Loss and Grief

This page is here to provide a starting point in understanding grief. Listed are a few resources to jump-start the process. (If you have any additional electronic resources, we’re open to seeing them; send them our way).

One local support group option:  GriefShare.

Focus on the Family  (note the additional links at the top of the article)

The Five Stages of Loss and Grief  (some, like Westberg, break it down to 9 different stages).

Loss of a Child

Christian Book Distributors  (for those who want to go deeper)

Good Grief by Granger Westberg  (a short but good read)

Disappointment With God by Philip Yancey  (and outstanding popular level read that addresses these questions).

Pastor’s Note to the Grieving

Let me start by saying how sorry I am for your loss. Then for your own sake I’d encourage you to proactively get help. Sometimes it’s as simple as telling your close friends, family or church what it is you need. They can’t read your mind, and they might be completely lost as to what you want. Those that love you ache for you and want to help. Sometimes it’s as simple as telling your intimate friends you need them near you. Sometimes you need professional help. In either case, please take the initiative.

As far as Scripture goes, the Psalms are full of David’s honest and angry cries to God. You can express your grief, your hurt, your anger towards God. It’s not “un-Christian,” or somehow less than acceptable.

Pastor’s Note to Those Near the Grieving

When tragedy strikes someone we know and they’re grieving, I suspect every single one of us wonder what we should (or shouldn’t?) do. That’s normal.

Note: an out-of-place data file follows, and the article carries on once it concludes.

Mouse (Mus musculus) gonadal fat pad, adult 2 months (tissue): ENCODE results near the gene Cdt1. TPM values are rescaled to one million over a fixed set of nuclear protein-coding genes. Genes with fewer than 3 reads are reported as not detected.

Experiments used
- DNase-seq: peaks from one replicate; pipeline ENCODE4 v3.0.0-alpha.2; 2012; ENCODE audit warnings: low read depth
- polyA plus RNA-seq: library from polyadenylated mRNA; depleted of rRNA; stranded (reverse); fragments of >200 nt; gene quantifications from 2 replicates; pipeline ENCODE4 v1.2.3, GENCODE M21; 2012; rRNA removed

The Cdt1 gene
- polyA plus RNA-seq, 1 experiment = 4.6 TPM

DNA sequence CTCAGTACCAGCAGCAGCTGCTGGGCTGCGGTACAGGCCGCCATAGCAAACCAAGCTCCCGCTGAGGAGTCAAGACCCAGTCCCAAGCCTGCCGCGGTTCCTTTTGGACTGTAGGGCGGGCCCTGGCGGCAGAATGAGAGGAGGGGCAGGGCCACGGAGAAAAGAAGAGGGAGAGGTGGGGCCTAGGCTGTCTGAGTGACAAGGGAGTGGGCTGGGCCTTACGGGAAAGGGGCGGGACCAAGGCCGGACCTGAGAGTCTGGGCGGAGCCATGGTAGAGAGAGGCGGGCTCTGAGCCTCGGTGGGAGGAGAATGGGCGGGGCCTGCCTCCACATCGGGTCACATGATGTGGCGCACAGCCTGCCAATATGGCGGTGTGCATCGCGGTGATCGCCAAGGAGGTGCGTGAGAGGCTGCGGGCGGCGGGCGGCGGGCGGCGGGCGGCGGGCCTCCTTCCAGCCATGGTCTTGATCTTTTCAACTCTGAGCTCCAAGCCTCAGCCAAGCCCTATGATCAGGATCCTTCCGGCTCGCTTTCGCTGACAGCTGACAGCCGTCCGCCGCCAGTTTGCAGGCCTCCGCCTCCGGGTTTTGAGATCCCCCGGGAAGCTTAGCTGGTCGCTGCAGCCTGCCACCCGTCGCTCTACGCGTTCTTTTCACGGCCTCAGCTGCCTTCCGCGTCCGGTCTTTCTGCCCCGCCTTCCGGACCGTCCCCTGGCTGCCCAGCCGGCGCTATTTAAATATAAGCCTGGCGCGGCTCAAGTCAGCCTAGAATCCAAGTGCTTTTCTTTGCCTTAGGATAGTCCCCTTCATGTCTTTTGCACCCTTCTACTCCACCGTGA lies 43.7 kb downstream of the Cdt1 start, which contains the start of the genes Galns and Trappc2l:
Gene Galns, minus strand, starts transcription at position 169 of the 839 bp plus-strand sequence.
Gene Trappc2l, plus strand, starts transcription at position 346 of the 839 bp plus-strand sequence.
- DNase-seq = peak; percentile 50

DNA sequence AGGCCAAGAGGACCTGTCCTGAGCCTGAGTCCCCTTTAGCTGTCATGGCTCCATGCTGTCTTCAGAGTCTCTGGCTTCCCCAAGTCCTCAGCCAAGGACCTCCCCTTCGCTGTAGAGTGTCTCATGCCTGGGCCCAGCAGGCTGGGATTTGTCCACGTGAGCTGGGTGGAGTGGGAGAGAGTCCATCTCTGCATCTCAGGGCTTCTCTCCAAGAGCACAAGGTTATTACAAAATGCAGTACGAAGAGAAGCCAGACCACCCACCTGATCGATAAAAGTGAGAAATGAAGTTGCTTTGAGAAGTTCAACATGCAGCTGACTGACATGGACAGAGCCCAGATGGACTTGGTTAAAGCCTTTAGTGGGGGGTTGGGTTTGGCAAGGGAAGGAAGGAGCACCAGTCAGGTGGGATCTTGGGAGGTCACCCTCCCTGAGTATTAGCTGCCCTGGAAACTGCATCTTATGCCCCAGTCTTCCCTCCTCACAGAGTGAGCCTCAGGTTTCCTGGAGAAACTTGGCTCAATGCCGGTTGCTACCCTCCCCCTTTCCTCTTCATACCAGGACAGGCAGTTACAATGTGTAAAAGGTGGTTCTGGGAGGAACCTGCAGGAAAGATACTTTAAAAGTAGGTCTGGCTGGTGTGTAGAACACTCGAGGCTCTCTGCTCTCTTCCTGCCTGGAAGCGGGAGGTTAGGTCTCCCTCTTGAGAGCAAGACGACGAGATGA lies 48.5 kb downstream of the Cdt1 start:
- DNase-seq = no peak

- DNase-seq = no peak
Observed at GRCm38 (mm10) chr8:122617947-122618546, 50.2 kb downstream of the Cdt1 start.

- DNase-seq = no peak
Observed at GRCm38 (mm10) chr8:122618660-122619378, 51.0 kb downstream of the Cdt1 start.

Let me recall my own personal experience in the hopes that it provides some insight. It’s not definitive–it’s just what we experienced.

When Wendy and I were grieving our loss, we wanted our close friends to gather around us. Badly. Quite honestly we didn’t want nominal friends around, but we definitely wanted our trusted and intimate friends near (if you are a casual friend–a heartfelt sympathy card might be enough).

Here’s the catch, though: we were too proud to reach out to them and tell them we needed them. But if they asked, or reached out to us, or just stopped by, or even called and told us they were coming by (i.e., they didn’t ask–they announced), we appreciated it. We deeply appreciated it.

If you have a close friend who’s grieving, you’ve already earned the right to be there. In many ways, you’ve incurred the obligation. Make your presence felt frequently. They need you.

One more thing: don’t ever feel like you have to have answers. Sometimes there aren’t any. Don’t ever feel inadequate because you don’t know what to say. Say nothing; that’s fine, maybe even preferable. Your presence is the most important thing.

I don’t think I’ll ever forget when a good friend of ours came over one afternoon. He didn’t say anything. He just broke down and cried for our loss. That might rank as one of the most powerful moments of my life.

Just my thoughts.